Third and finally, it freed up a lot of space in our apartment. It was getting pretty cramped with stuff and clearing out a lot of items made it feel a lot more livable. I didn’t realize how cramped things had become and how much time and energy I was spending moving stuff around and looking for items.

This “item purge” was a huge net positive when I initially expected it to be somewhat negative.

I gained a ton of professional freedom.

At the time of our financial turnaround, I had a job in a very different career path. I wrote software in a research environment that was intended to help researchers make sense of large quantities of data. This meant that I was doing some data mining myself as well as writing tools to help scientists that weren’t programmers perform specific data mining tasks on very large data sets.

I enjoyed the intellectual challenges of the job a lot, and I enjoyed the people I worked with, especially the small team I worked most closely with. Unfortunately, that was balanced with a lot of things I didn’t like. I spent a lot of time on paperwork and bureaucratic tasks. I was traveling a lot and I felt like I was missing my child grow up. I was also charged with a lot of work tasks that were way outside of my field of expertise and held responsible for things that I didn’t really understand and didn’t have time to learn about, but my neck was on the line if anything went wrong with those things.

As time went on, the interesting and joyful parts of my job became smaller and smaller and the parts that made me unhappy became larger and larger.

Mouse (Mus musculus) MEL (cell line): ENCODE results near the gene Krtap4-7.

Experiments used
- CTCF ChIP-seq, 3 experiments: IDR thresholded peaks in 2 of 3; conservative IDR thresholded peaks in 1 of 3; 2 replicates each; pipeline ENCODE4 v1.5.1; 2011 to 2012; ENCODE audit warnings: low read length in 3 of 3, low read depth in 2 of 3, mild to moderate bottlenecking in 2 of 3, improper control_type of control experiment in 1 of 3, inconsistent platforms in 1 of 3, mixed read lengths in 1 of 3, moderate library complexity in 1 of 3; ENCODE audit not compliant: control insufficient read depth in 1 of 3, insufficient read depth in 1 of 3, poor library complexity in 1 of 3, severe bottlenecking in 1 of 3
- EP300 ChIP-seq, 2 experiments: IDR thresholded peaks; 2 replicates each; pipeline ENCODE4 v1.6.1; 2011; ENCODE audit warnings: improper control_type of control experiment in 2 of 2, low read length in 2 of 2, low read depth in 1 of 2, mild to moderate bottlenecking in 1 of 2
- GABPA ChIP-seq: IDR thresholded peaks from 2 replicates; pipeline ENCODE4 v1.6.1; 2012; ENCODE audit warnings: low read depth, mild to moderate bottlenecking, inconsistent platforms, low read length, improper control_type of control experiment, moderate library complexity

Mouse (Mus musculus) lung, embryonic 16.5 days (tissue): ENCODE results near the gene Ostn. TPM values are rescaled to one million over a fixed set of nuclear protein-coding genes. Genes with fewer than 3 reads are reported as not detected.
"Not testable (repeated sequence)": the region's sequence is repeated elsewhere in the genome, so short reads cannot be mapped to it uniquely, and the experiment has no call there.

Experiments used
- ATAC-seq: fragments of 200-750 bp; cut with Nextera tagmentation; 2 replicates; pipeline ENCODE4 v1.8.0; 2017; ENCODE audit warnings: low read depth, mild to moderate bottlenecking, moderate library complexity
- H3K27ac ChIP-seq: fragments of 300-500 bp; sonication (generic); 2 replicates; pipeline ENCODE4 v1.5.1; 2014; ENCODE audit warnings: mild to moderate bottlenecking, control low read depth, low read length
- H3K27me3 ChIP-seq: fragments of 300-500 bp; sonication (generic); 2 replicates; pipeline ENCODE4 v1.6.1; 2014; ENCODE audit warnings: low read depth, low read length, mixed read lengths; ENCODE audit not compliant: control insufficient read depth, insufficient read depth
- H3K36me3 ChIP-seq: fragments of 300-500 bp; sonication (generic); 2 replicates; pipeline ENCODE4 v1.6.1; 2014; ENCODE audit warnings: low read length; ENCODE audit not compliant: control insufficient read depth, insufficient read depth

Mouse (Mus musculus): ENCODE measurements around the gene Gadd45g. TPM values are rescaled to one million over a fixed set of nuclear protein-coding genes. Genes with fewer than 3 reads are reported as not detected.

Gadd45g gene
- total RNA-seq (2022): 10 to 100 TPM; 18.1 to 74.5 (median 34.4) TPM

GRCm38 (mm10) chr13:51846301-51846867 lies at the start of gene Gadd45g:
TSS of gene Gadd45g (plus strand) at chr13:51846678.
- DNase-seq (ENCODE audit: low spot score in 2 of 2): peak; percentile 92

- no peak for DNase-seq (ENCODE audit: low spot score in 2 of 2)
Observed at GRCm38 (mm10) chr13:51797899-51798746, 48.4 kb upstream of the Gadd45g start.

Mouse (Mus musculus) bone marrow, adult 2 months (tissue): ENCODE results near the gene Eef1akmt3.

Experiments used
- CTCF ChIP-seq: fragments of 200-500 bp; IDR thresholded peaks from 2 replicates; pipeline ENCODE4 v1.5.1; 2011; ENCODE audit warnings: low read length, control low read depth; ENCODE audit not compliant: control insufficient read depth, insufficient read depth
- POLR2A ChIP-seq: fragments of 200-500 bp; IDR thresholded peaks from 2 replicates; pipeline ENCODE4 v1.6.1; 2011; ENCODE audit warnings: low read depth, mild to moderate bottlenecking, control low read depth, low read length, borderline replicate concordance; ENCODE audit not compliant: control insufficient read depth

What made this worse is that I was financially handcuffed to this job. Our financial instability made it such that I couldn’t risk rocking the boat at work, or at least I felt like I couldn’t. Looking for a different job in the same field felt pretty risky, too.

All of this meant that I was very prone to unreasonable demands at work. I was thrown all kinds of responsibilities way outside of any sort of reasonable expectations of my expertise. I was asked to work unbilled hours on weekends. I traveled far more than I wanted to. If tools weren’t working, even if I had nothing to do with the reason, intense pressure was put on me to get them working immediately. The team size was downgraded at the same time that our production schedule was accelerated. I was actually asked to do work tasks while my wife was in labor with our first child.

This was not the life I wanted.

What I learned was that it was my own overspending habits that kept me handcuffed to that job. As I began to improve our financial state, build an emergency fund, get rid of debts, and stabilize, I felt a lot less handcuffed to that job. The sense of threat and foreboding that I had about almost everything I was doing there began to ebb away. I started refusing unreasonable things that I would have meekly accepted earlier.

Eventually, as I started writing about my experiences on The Simple Dollar, I began to realize that writing was a career option for me. It meant a pay cut, but it had a lot of other benefits. It was an option that was on the table for me.

At the same time, I also looked at a lot of other options within my data mining career path. I even started considering going back to school and studying a completely different field.

Those options weren’t really there before our financial turnaround. Because our financial state had improved so much, I felt free to walk away from that job and try something new, and I eventually decided that writing full time was the best path for me for a number of reasons (the schedule flexibility was a big part of it). That would never have been an option without a vast improvement in our financial flexibility.